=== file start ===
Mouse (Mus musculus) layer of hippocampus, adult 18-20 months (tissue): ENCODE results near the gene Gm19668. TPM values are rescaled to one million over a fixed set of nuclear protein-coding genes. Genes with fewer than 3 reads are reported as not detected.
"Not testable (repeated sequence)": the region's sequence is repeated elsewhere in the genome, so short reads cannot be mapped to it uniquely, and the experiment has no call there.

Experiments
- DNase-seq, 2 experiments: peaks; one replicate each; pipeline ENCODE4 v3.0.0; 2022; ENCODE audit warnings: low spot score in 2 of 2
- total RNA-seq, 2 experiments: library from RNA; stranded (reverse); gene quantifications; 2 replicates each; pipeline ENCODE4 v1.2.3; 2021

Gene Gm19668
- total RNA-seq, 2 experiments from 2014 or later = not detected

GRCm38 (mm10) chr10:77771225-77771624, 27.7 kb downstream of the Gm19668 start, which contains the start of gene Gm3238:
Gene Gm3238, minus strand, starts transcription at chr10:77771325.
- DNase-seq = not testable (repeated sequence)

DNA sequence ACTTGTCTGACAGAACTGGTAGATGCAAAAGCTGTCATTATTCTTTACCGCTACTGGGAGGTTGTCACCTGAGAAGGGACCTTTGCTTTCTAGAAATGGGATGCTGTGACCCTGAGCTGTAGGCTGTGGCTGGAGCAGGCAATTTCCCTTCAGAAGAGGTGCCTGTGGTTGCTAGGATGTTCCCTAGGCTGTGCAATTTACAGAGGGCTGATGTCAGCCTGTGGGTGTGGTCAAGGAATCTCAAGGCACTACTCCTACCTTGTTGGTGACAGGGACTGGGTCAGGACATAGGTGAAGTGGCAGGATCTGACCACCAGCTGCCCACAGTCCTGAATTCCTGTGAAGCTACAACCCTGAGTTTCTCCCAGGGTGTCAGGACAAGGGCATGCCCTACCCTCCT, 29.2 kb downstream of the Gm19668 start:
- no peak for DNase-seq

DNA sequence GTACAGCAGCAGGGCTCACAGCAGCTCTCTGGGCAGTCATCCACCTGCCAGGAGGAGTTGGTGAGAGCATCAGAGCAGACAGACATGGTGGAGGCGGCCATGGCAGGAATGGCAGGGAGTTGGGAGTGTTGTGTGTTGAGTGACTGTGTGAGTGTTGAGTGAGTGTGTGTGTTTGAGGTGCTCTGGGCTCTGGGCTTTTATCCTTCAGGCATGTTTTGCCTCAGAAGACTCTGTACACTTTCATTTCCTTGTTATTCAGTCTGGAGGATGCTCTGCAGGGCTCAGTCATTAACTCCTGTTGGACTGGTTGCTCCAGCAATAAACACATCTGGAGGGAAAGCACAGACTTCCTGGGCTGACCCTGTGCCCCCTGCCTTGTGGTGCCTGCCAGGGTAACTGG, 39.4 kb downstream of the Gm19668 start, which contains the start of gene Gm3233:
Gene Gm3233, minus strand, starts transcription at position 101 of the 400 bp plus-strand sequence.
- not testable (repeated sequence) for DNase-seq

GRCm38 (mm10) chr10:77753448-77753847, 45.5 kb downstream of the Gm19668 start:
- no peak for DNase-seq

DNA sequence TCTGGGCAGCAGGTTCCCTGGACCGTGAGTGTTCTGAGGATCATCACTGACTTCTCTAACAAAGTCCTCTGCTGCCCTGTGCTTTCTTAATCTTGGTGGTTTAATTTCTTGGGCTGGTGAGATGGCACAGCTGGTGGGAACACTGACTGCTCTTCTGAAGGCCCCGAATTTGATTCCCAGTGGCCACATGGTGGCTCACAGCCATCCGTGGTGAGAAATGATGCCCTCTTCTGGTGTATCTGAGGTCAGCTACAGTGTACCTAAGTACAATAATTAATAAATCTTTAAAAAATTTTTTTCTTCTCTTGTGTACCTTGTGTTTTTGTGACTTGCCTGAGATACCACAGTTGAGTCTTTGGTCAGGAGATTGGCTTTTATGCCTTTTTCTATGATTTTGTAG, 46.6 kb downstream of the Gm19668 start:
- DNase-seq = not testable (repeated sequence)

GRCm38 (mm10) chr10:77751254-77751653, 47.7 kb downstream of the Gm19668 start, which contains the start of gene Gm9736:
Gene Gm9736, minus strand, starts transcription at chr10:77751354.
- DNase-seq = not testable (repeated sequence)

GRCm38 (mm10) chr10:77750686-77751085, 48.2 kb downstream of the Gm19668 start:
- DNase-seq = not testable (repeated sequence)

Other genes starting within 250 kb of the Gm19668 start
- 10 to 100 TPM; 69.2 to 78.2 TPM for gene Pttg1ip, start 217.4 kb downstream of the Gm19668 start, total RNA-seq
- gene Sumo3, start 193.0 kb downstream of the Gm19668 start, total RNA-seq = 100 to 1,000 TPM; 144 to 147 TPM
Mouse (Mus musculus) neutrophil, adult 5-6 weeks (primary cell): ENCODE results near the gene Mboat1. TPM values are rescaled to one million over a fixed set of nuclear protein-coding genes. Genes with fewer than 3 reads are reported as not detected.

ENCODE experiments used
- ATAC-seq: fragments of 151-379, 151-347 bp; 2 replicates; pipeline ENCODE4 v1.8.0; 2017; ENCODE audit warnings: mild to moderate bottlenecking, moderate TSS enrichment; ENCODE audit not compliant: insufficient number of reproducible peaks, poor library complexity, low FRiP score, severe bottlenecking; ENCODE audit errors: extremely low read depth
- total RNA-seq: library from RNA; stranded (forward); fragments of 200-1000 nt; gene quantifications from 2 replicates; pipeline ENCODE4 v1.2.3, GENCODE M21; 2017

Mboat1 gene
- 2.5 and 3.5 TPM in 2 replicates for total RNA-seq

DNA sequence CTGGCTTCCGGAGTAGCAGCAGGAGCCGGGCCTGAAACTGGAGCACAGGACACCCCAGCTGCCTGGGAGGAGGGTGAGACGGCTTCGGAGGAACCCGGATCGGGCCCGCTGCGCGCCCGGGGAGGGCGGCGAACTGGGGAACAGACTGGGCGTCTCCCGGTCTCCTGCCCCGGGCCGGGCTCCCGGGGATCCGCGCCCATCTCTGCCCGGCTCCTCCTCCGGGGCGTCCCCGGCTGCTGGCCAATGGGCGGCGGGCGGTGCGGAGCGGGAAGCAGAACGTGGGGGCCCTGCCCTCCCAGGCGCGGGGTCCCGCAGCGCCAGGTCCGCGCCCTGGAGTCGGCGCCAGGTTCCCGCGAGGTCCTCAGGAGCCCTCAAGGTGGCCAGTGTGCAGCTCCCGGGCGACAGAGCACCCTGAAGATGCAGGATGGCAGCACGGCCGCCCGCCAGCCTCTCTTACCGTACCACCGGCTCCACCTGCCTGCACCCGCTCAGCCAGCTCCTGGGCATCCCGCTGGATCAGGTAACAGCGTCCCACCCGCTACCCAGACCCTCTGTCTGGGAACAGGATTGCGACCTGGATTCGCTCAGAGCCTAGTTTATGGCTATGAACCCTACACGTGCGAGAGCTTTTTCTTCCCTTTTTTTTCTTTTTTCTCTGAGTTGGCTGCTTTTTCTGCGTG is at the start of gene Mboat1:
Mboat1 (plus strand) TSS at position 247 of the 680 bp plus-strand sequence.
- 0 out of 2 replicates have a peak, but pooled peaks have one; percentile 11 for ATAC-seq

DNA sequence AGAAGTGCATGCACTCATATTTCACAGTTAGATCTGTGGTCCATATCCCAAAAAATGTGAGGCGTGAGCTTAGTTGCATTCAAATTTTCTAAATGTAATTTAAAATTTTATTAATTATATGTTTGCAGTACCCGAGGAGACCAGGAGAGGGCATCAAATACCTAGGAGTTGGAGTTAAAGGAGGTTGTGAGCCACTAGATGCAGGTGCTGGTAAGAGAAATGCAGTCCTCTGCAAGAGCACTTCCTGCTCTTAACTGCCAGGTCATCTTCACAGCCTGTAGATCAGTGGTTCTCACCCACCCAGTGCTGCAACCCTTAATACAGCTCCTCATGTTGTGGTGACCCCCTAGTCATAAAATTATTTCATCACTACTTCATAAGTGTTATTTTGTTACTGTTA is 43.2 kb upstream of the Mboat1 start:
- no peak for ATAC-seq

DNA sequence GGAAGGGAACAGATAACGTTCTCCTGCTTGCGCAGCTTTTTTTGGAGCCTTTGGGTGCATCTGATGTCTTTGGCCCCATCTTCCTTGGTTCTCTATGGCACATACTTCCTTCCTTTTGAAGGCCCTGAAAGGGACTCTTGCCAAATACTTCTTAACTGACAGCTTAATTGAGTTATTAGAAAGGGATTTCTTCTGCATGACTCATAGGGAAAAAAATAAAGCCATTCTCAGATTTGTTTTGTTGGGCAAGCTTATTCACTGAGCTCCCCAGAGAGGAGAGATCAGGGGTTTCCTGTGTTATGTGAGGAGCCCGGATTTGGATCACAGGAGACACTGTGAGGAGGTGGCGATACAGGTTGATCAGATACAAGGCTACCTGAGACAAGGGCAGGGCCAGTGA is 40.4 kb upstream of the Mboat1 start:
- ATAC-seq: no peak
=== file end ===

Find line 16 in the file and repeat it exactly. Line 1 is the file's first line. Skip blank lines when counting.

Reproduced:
GRCm38 (mm10) chr10:77753448-77753847, 45.5 kb downstream of the Gm19668 start: